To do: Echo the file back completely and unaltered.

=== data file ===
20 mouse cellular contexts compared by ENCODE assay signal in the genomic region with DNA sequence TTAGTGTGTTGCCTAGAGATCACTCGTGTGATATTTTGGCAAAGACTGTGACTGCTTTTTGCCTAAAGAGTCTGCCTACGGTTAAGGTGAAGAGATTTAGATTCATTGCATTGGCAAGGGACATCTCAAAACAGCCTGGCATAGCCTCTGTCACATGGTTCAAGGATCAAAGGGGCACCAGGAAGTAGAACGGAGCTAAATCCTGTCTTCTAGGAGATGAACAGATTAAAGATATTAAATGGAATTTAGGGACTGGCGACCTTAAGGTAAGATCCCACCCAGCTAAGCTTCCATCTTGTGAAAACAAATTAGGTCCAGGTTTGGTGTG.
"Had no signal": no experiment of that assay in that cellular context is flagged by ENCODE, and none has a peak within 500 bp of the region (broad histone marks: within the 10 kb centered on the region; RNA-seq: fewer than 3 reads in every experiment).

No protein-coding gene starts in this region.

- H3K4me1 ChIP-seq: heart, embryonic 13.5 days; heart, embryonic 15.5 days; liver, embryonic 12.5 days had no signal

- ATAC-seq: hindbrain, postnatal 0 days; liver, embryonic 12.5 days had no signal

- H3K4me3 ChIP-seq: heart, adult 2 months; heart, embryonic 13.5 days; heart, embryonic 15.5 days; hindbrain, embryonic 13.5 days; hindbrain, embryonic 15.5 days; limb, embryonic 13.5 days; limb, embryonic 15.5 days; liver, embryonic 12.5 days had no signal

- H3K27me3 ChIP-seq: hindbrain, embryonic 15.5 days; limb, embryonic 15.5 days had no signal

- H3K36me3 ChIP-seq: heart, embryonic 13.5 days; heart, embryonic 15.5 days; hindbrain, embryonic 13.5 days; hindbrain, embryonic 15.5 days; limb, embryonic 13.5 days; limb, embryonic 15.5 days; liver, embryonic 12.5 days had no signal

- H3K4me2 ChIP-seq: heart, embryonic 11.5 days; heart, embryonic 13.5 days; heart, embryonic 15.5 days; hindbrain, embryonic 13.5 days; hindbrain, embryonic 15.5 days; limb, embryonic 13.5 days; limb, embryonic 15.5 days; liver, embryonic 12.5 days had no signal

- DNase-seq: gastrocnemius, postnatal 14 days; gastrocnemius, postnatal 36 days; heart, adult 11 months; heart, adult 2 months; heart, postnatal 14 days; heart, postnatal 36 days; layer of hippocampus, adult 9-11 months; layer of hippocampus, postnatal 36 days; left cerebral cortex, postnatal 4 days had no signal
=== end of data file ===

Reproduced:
20 mouse cellular contexts compared by ENCODE assay signal in the genomic region with DNA sequence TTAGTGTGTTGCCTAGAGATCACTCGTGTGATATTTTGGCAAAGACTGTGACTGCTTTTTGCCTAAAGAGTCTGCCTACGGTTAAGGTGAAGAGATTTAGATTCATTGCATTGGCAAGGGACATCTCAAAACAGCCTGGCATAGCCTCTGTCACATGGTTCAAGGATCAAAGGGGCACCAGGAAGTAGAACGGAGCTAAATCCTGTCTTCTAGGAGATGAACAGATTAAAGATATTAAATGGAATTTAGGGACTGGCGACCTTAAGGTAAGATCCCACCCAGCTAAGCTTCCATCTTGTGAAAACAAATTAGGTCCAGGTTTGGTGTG.
"Had no signal": no experiment of that assay in that cellular context is flagged by ENCODE, and none has a peak within 500 bp of the region (broad histone marks: within the 10 kb centered on the region; RNA-seq: fewer than 3 reads in every experiment).

No protein-coding gene starts in this region.

- H3K4me1 ChIP-seq: heart, embryonic 13.5 days; heart, embryonic 15.5 days; liver, embryonic 12.5 days had no signal

- ATAC-seq: hindbrain, postnatal 0 days; liver, embryonic 12.5 days had no signal

- H3K4me3 ChIP-seq: heart, adult 2 months; heart, embryonic 13.5 days; heart, embryonic 15.5 days; hindbrain, embryonic 13.5 days; hindbrain, embryonic 15.5 days; limb, embryonic 13.5 days; limb, embryonic 15.5 days; liver, embryonic 12.5 days had no signal

- H3K27me3 ChIP-seq: hindbrain, embryonic 15.5 days; limb, embryonic 15.5 days had no signal

- H3K36me3 ChIP-seq: heart, embryonic 13.5 days; heart, embryonic 15.5 days; hindbrain, embryonic 13.5 days; hindbrain, embryonic 15.5 days; limb, embryonic 13.5 days; limb, embryonic 15.5 days; liver, embryonic 12.5 days had no signal

- H3K4me2 ChIP-seq: heart, embryonic 11.5 days; heart, embryonic 13.5 days; heart, embryonic 15.5 days; hindbrain, embryonic 13.5 days; hindbrain, embryonic 15.5 days; limb, embryonic 13.5 days; limb, embryonic 15.5 days; liver, embryonic 12.5 days had no signal

- DNase-seq: gastrocnemius, postnatal 14 days; gastrocnemius, postnatal 36 days; heart, adult 11 months; heart, adult 2 months; heart, postnatal 14 days; heart, postnatal 36 days; layer of hippocampus, adult 9-11 months; layer of hippocampus, postnatal 36 days; left cerebral cortex, postnatal 4 days had no signal